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Please Baby Please

“Please Baby Please” plays like the love child of John Waters and David Lynch, with the queer campiness of the former intermingling lushly with the unsettling surrealism of the latter.

But while it’s drenched in style and features performances from an eclectic cast of actors who are deeply committed to the bit, and its expressions of erotic desire can be quite steamy, director and co-writer Amanda Kramer’s film feels limited and grows tiresome rather quickly. The heightened artifice of the setting, which is so amusing at first, soon reveals itself as a superficial concept. And while Kramer’s script with Noel David Taylor includes some delightfully deranged lines, the intentional archness becomes overbearing in its one-note nature by the end of the first act. Some scenes feature characters sitting around spewing bad beat poetry, but, in time, it all feels like bad beat poetry.

“Please Baby Please” grabs you off the top, though, as a leather-clad gang of ’50s street toughs called the Young Gents dances and snarls its way through the foggy, trash-strewn streets of lower Manhattan. They kick, leap, snap, howl—a heavily winking homage to both “West Side Story” and “The Wild One”—before brutally beating an unsuspecting couple on the sidewalk with pipes and wrenches.

Newlyweds Suze (Andrea Riseborough) and Arthur (Harry Melling) witness this attack and find that it stirs something unexpected in them. Previously adherent to traditional gender roles, the husband and wife begin exploring more fluid sexual identities with a mixture of terror and titillation. Adopting an exaggerated New York accent, Riseborough is ferocious, crawling around on the ground and approaching her co-stars with an animalistic physicality. As she spends more time bantering with the Young Gents, Suze’s signature cat eye and teased-up ‘do steadily transform into a more butch lesbian look and ultimately into the sort of fetishistic ensemble you’d see on a figure from Tom of Finland. A gleefully vampy Demi Moore, appearing briefly as the couple’s ritzy upstairs neighbor, also inspires Suze’s evolution. Shifting her trademark husky voice into a higher, breathier register, Moore teases with playful lines like: “I’m a wife, but I’m no wifey.” More of her would have been welcome.

Meanwhile, the meek and gentle Arthur enjoys an unexpectedly tender connection with the gang’s leader, Teddy (an alluring Karl Glusman). A wannabe Brando, he cuts a seductive figure with his sharp cheekbones and soulful eyes, and he’s more introspective than his tough-guy façade would suggest. While their scenes together have an exciting sexual charge, they’re also bogged down with seemingly endless and banal conversations about the nature of masculinity. (A sample: “Men get away with everything. But I’m not interested in getting away with anything.”)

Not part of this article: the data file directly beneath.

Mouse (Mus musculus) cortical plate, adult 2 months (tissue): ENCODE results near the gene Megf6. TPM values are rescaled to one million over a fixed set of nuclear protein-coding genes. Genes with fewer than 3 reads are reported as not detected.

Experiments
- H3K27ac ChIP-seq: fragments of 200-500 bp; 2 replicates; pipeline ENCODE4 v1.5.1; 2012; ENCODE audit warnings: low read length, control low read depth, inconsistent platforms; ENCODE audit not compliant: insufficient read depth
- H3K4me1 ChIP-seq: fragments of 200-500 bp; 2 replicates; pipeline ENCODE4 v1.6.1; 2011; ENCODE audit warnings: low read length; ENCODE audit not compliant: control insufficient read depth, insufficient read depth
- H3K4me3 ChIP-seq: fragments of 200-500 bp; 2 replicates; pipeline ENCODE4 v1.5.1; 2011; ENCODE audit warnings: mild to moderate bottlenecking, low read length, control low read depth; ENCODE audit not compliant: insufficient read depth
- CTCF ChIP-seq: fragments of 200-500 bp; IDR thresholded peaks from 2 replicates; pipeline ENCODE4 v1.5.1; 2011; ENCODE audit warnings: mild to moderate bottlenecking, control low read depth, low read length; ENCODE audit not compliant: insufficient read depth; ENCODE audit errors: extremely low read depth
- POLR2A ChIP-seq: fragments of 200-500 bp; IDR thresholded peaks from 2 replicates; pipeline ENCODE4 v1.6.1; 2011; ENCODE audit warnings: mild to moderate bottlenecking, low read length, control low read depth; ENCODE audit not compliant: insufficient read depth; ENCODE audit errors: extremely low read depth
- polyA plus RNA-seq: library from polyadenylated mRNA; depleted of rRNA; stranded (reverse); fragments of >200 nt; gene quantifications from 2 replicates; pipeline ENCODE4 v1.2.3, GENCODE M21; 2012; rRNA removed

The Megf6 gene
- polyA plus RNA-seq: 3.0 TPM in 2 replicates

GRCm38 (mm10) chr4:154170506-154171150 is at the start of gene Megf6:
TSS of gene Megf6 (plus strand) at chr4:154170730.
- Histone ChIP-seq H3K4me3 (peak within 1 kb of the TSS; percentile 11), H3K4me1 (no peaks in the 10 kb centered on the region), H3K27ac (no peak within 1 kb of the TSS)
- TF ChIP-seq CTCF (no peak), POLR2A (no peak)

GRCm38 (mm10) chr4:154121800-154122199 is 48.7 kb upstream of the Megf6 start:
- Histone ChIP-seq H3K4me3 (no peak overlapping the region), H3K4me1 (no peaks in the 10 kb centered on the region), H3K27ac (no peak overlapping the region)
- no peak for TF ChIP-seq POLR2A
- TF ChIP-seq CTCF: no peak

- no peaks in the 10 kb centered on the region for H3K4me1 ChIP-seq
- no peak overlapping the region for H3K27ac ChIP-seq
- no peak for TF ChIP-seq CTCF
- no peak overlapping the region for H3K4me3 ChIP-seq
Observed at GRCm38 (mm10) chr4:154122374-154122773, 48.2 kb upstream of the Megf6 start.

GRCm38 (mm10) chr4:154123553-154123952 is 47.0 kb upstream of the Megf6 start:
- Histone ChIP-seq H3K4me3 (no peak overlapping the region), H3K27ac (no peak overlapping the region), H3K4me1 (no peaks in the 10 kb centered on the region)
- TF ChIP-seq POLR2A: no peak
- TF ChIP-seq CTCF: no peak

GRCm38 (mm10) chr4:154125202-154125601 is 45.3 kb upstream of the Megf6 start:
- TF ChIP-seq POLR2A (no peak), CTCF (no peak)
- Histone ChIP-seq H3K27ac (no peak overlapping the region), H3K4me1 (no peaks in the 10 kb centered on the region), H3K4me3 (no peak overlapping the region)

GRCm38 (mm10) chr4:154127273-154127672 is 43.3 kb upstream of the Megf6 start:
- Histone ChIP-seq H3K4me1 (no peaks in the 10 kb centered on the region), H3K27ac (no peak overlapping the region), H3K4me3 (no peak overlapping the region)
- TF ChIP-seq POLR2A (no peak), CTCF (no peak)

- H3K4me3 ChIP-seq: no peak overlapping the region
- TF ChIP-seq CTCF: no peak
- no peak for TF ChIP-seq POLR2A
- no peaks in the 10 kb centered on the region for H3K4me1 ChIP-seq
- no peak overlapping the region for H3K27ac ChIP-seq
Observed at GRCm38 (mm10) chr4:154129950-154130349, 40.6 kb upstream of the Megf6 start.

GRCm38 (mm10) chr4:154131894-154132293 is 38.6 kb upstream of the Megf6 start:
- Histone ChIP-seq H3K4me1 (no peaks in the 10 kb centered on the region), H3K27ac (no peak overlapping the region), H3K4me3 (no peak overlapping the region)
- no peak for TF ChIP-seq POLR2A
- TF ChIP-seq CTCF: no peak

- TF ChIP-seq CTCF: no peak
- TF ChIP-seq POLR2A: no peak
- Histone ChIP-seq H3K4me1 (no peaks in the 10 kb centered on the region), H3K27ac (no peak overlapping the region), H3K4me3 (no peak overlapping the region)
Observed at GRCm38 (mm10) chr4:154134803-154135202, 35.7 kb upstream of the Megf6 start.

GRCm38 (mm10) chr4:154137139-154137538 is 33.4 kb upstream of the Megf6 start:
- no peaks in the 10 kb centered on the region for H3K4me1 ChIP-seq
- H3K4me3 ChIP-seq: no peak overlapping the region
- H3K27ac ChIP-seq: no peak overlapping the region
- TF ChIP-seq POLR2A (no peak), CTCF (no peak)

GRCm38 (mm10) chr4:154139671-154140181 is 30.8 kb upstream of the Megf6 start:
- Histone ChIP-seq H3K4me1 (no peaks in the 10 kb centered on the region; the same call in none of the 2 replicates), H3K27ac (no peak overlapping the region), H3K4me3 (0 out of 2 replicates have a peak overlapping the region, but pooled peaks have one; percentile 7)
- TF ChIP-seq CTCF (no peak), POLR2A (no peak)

Yet within this grandiose morass, every once in a while, there’s a legitimately striking moment. A heavily made-up platinum blonde stands in a phone booth in an empty parking lot. Suddenly, everything is covered in an explosion of roses—the booth, her dress, her eyes—as she sadly, sweetly croons The Skyliners’ “Since I Don’t Have You” to an unknown lover on the other end of the line. This scene is a great example of how the film’s minimalist set design results in a powerful aesthetic. The apartment furnishings are all super stripped-down—Moore’s supposedly luxurious abode consists of a bunch of fake-looking kitchen appliances and blocks in the place of furniture, all drenched in a bold cobalt blue. And the lurid lighting offers the kind of shock you’d experience in a Giallo film—rich shades of red, blue, and purply-pink that immediately grab you and hold you in their spell.

Kramer takes some big swings here, both tonally and visually, and that kind of singularity of vision is thrilling in itself, but “Please Baby Please” far too often tells rather than shows, as its characters melodramatically and incessantly pontificate. The self-awareness of these exchanges is clearly the point, but they become repetitive and wearying.

Now playing in theaters. 

Christy Lemire

Christy Lemire is a longtime film critic who has written for RogerEbert.com since 2013. Before that, she was the film critic for The Associated Press for nearly 15 years and co-hosted the public television series "Ebert Presents At the Movies" opposite Ignatiy Vishnevetsky, with Roger Ebert serving as managing editor. Read her answers to our Movie Love Questionnaire here.

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Please Baby Please movie poster

Please Baby Please (2022)

Rated NR

95 minutes

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